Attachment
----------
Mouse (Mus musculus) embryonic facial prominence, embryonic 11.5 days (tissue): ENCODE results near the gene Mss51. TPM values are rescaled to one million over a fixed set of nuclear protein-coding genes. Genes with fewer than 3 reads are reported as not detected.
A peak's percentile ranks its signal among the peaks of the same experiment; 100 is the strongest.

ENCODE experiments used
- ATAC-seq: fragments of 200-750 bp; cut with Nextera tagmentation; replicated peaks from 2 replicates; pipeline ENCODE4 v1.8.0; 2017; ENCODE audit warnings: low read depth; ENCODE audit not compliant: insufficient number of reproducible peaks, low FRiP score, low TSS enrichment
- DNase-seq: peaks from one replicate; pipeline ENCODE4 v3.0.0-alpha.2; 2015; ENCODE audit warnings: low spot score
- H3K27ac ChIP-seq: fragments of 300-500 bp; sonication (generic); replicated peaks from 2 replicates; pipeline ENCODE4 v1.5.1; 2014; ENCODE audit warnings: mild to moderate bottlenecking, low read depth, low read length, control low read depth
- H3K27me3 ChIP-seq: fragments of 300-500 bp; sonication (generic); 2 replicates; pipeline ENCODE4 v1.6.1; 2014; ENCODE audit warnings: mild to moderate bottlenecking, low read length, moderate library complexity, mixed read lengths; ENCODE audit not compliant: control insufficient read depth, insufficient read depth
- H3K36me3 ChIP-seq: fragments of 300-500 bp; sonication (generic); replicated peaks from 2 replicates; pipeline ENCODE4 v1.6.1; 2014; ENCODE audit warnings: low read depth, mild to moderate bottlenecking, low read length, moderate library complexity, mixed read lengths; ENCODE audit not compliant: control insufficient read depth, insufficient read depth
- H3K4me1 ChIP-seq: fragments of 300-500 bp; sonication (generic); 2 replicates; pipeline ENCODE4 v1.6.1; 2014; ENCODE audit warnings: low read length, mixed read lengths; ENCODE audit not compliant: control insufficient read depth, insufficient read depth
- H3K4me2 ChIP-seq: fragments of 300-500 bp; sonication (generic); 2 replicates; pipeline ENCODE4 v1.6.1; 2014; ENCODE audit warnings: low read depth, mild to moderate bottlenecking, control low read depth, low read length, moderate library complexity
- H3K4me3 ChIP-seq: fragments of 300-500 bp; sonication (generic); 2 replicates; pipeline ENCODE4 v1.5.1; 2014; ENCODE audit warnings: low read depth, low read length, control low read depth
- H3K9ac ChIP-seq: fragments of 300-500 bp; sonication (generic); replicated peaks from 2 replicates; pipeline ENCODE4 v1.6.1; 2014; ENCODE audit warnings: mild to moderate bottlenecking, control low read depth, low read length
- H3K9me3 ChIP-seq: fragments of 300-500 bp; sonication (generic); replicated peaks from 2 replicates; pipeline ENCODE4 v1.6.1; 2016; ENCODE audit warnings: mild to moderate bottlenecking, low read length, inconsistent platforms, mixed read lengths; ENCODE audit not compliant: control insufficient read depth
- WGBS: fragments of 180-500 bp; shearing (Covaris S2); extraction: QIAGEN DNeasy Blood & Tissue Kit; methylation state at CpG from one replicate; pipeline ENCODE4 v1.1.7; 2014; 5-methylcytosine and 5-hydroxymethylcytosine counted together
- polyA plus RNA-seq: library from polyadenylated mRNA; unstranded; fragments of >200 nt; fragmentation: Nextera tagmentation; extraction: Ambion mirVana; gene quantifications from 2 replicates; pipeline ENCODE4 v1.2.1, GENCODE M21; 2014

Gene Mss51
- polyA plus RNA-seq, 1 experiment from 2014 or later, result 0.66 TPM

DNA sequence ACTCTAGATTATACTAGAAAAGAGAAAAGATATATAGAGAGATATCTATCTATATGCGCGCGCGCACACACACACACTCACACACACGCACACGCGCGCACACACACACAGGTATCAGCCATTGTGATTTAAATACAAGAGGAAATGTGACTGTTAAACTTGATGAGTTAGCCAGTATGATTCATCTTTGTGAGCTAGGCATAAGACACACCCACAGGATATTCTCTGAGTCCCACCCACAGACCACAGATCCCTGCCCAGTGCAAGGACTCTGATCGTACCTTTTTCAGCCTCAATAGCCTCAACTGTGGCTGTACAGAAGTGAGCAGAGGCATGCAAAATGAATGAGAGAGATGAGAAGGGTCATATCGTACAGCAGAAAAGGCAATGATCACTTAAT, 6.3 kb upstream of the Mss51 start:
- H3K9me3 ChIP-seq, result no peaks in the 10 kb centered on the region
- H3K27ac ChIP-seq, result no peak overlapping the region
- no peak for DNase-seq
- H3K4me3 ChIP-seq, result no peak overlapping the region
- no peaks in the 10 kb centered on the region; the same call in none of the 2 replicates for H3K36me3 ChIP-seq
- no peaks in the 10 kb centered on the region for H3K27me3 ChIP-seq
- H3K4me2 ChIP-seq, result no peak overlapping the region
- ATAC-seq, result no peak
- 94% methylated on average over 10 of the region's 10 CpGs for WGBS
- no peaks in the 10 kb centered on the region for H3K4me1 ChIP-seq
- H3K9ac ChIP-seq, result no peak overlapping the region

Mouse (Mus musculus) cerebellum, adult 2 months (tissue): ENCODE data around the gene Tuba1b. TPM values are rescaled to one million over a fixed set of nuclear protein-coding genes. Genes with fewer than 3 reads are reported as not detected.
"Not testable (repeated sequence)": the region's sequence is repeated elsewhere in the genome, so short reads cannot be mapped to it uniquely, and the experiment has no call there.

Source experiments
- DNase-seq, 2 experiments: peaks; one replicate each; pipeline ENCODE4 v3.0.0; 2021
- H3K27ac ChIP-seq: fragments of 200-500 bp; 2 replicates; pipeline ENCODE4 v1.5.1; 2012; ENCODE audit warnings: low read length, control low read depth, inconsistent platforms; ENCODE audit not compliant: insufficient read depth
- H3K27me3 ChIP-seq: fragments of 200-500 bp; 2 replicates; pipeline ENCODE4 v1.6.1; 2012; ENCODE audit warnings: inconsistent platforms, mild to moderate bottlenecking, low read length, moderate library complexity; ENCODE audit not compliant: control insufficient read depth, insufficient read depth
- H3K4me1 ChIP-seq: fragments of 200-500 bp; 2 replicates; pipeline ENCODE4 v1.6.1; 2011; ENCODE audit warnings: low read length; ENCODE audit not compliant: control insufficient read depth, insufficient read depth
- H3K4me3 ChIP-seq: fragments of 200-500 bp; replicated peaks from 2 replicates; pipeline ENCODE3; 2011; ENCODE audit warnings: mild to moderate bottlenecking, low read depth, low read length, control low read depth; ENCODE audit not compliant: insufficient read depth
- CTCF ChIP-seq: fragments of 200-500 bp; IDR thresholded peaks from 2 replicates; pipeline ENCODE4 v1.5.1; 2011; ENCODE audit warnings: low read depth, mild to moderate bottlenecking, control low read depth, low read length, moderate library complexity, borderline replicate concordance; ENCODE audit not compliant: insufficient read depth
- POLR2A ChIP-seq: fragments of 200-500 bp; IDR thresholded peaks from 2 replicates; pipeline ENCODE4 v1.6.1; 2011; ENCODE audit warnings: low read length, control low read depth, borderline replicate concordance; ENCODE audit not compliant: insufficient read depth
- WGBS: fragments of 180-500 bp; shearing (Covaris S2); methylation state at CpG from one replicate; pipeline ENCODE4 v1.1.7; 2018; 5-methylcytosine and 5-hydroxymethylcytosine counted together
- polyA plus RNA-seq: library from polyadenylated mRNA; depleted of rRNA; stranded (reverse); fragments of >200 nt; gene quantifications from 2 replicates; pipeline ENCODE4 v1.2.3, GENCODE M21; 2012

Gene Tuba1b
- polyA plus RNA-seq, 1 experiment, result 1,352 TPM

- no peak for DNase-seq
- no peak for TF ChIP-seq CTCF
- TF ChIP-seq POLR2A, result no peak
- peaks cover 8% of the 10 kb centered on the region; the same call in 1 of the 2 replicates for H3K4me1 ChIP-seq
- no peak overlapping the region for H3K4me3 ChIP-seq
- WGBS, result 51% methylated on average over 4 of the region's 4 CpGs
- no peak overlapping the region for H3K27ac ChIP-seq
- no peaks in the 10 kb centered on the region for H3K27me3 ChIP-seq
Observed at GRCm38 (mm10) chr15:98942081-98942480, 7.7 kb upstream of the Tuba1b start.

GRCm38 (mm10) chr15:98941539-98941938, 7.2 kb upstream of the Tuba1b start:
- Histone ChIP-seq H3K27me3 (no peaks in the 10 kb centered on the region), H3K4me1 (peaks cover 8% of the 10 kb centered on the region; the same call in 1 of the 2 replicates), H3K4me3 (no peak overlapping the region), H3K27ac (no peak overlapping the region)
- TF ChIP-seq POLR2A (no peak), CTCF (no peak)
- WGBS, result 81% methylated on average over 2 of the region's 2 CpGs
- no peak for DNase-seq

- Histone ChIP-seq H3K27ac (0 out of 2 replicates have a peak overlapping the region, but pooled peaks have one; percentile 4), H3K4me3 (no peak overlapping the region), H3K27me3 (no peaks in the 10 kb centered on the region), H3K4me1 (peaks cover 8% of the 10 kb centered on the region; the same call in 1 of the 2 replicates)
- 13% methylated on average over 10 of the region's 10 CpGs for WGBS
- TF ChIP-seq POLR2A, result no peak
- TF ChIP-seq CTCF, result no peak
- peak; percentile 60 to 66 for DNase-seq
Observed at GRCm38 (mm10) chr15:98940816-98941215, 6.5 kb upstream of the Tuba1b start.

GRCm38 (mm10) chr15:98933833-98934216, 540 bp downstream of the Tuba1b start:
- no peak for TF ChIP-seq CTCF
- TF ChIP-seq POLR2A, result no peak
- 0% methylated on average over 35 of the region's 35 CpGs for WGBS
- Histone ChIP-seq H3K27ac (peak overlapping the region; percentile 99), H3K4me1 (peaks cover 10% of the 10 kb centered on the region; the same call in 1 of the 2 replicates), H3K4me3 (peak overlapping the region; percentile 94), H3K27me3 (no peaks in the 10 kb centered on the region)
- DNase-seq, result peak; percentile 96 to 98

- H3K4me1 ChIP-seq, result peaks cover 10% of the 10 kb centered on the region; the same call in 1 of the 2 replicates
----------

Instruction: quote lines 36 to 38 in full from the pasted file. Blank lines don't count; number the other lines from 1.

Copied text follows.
- H3K4me1 ChIP-seq: fragments of 200-500 bp; 2 replicates; pipeline ENCODE4 v1.6.1; 2011; ENCODE audit warnings: low read length; ENCODE audit not compliant: control insufficient read depth, insufficient read depth
- H3K4me3 ChIP-seq: fragments of 200-500 bp; replicated peaks from 2 replicates; pipeline ENCODE3; 2011; ENCODE audit warnings: mild to moderate bottlenecking, low read depth, low read length, control low read depth; ENCODE audit not compliant: insufficient read depth
- CTCF ChIP-seq: fragments of 200-500 bp; IDR thresholded peaks from 2 replicates; pipeline ENCODE4 v1.5.1; 2011; ENCODE audit warnings: low read depth, mild to moderate bottlenecking, control low read depth, low read length, moderate library complexity, borderline replicate concordance; ENCODE audit not compliant: insufficient read depth